In this talk we are concerned with the wave length $\lambda$ of smooth periodic traveling wave solutions of the Camassa-Holm equation. The set of these solutions can be parametrized using the wave height $a$. Our main result establishes monotonicity properties of the map $a\mapsto \lambda(a)$ i.e., the wave length as a function of the wave height. We obtain the explicit bifurcation values, in terms of the parameters associated with the equation, which distinguish between the two possible qualitative behaviours of $\lambda(a)$, namely monotonicity and unimodality. The key point is to relate $\lambda(a)$ to the period function of a planar differential system with a quadratic-like first integral, and to apply a criterion which bounds the number of critical periods for this type of systems.
(TCPL 201)
14:30 - 15:00 Miles Wheeler: Global bifurcation of rotating vortex patches
We construct continuous curves of rotating vortex patch solutions to the two-dimensional Euler equations. These curves are large in that, as the parameter tends to infinity, the minimum value on the boundary of the relative angular fluid velocity becomes arbitrarily small. This is joint work with Zineb Hassainia and Nader Masmoudi.
(TCPL 201)
15:00 - 15:30 Coffee Break (TCPL Foyer)
15:30 - 16:00 Christopher Curtis: Surface and Interfacial Waves over Currents and Point-Vortices
The computation of surface and interfacial waves is a central problem in fluid mechanics. While much has been done, the effect of vorticity on surface and internal wave propagation is still poorly understood. To address this, we first look at shallow-water propagation in density stratified fluids with piecewise linear shear profiles. We show that by allowing for jumps in the shear across the interface, strong nonlinear responses can be generated resulting in phenomena like dispersive shock waves. Thus depth varying currents could play a larger role in interface dynamics than is currently understood. Second, we study the problem of collections of irrotational point vortices underneath a free fluid surface. We present a derivation of a model and numerical scheme which allows for arbitrary numbers of vortices in a shallow-water limit. While we are able to recreate much of the classical results for how surface waves form over two counter-propagating vortices, we go beyond this case and look at an example involving four vortices. Again, our approach allows for any number of vortices to be present, and this lets us provide some hint as to how underwater eddies might generate free surface waves.
(TCPL 201)
16:00 - 16:30 Guyenne Philippe: Nonlinear waves in ice sheets
This talk concerns the mathematical modeling and numerical simulation of waves in ice sheets as occurring, e.g., in polar regions. A three-dimensional Hamiltonian formulation for ice sheets deforming on top of an ideal fluid of arbitrary depth is presented and nonlinear wave solutions are examined. In certain asymptotic regimes, analytical solutions are derived and compared with fully nonlinear solutions obtained numerically by a pseudospectral method.
(TCPL 201)
16:30 - 17:00 Olga Trichtchenko: Computing Three-Dimensional Flexural-Gravity Water Waves
The goal of this work is to build on previous results by Parau et al. [1, 2, 3, 4] and produce a more efficient and accurate method for computing solutions to Euler's equations for water waves underneath an ice sheet in three dimensions. As was previously done, we solve the equations via a numerically implemented boundary integral equations method and utilize some high performance computing techniques. In this talk, we give details of the current methods and compare solutions for different models of the ice sheet. This is a joint work with Emilian Parau, Jean-Marc Vanden-Broeck and Paul Milewski.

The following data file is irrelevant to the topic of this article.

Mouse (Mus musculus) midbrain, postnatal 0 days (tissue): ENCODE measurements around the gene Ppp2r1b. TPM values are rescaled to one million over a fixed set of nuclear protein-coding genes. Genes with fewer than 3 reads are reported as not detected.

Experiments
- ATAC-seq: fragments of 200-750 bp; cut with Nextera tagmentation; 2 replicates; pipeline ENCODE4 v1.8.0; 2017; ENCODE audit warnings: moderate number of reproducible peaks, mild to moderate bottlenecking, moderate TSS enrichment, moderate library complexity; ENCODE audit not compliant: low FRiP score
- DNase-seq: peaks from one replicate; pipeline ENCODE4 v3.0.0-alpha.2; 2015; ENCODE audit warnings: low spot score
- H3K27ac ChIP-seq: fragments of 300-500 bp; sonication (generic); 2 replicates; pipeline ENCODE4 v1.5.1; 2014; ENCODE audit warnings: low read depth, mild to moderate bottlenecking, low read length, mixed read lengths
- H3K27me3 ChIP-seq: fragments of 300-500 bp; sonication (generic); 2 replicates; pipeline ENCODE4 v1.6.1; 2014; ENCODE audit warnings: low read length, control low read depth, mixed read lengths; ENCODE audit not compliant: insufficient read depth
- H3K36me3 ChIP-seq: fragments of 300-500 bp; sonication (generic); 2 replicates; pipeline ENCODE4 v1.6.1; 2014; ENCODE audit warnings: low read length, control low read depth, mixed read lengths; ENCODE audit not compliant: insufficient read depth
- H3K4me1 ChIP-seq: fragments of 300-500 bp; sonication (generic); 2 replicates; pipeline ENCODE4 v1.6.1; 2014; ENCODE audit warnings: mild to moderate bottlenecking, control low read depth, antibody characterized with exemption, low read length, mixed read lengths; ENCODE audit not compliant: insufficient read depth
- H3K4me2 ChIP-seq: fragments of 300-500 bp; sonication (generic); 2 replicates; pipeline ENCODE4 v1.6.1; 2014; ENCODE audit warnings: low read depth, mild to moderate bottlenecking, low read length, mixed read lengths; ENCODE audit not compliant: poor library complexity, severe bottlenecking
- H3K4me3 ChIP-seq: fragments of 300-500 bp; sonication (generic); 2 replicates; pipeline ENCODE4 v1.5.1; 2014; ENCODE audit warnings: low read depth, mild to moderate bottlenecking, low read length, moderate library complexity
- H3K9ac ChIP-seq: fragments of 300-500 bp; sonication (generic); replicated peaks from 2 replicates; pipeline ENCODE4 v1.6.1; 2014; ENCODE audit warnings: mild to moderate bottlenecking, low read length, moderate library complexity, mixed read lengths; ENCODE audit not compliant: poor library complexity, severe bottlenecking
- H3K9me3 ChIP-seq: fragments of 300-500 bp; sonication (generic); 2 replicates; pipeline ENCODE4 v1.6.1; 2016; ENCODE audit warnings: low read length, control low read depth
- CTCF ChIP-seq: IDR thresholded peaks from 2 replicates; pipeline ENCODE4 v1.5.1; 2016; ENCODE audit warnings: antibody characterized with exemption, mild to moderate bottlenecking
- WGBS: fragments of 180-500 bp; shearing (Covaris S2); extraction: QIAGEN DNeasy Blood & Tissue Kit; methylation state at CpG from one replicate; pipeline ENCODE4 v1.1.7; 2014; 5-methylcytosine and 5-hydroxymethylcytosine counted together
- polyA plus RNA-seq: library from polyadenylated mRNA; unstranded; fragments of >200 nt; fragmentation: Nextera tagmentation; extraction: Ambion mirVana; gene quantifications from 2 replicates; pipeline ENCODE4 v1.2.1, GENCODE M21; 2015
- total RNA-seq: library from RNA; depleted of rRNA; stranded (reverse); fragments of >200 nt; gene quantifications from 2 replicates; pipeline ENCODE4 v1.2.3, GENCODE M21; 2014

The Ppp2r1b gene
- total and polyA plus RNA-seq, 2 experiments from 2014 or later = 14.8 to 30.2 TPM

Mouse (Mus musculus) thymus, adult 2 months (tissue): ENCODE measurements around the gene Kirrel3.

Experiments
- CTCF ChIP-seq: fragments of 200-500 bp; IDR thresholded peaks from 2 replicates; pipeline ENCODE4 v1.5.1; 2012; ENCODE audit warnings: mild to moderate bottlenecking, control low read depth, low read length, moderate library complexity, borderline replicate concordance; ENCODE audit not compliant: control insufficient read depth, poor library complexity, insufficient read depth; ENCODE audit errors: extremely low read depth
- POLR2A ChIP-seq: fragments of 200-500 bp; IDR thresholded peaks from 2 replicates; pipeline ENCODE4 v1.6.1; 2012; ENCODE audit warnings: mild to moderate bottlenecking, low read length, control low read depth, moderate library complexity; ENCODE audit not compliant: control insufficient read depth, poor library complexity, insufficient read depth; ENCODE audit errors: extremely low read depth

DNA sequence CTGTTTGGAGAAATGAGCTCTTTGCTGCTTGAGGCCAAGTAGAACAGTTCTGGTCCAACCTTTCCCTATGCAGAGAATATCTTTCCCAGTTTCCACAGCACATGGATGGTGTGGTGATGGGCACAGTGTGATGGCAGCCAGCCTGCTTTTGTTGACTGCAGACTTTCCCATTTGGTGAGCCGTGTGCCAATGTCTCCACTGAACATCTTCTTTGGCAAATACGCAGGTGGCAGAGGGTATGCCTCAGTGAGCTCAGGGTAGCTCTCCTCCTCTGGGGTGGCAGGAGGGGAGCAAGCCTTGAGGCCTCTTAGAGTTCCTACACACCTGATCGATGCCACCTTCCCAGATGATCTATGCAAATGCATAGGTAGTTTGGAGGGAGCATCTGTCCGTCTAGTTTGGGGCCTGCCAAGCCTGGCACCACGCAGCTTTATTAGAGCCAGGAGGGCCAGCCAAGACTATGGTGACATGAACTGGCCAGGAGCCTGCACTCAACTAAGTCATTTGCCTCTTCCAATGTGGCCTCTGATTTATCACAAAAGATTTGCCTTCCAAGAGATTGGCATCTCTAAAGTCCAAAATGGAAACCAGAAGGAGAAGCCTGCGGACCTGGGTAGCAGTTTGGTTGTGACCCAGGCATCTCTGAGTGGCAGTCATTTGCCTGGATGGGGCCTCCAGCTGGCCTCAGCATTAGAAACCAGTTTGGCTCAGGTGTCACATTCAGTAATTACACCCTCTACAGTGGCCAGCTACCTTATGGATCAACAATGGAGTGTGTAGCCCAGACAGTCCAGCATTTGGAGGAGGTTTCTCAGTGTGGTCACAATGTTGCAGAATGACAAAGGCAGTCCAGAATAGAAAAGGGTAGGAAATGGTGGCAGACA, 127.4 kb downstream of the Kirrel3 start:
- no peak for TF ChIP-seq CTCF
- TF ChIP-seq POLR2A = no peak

References:
  1. E. I. Parau, and J.-M. Vanden-Broeck Nonlinear two- and three-dimensional free surface flows due to moving disturbances. Eur. J. Mech. B Fluid, Vol 21 (2002), pp. 643-656.
  2. E. I. Parau, J.-M. Vanden-Broeck and M. J. Cooker Three-dimensional gravity-capillary solitary waves in water of finite depth and related problems. Physics of Fluids, Vol 17 (2005), pp. 1-9.
  3. E. I. Parau, J.-M. Vanden-Broeck and M. J. Cooker Nonlinear three- dimensional gravity-capillary solitary waves. J. Fluid Mech., Vol 536 (2005), pp. 99-105.
  4. E. I. Parau, and J.-M. Vanden-Broeck Three-dimensional waves beneath an ice sheet due to a steadily moving pressure. Philos. Trans. R. Soc. Lond. Ser. A Math. Phys. Eng. Sci., Vol 369 (2011), pp. 2973-2988.
(TCPL 201)
17:00 - 17:30 Erik Wahlen: Variational existence and stability theory for hydroelastic solitary waves
I will present an existence and stability theory for solitary waves at the interface between a thin ice sheet and an ideal fluid, which is based on minimising the total energy subject to the constraint of fixed total horizontal momentum. The ice sheet is modelled using the Cosserat theory of hyperelastic shells. Since the energy functional is quadratic in the highest derivatives, stronger results are obtained than in the case of capillary-gravity waves. This is joint work with Mark Groves and Benedikt Hewer.
(TCPL 201)
17:30 - 19:30 Dinner (Vistas Dining Room)
Friday, November 4
07:00 - 09:00 Breakfast (Vistas Dining Room)
09:00 - 10:00 Free discussion and research in groups (TCPL)
10:00 - 10:30 Coffee Break (TCPL Foyer)
10:30 - 11:00 Free discussion and research in groups (TCPL)
11:30 - 12:00 Checkout by Noon
5-day workshop participants are welcome to use BIRS facilities (BIRS Coffee Lounge, TCPL and Reading Room) until 3 pm on Friday, although participants are still required to checkout of the guest rooms by 12 noon.
(Front Desk - Professional Development Centre)
12:00 - 13:30 Lunch from 11:30 to 13:30 (Vistas Dining Room)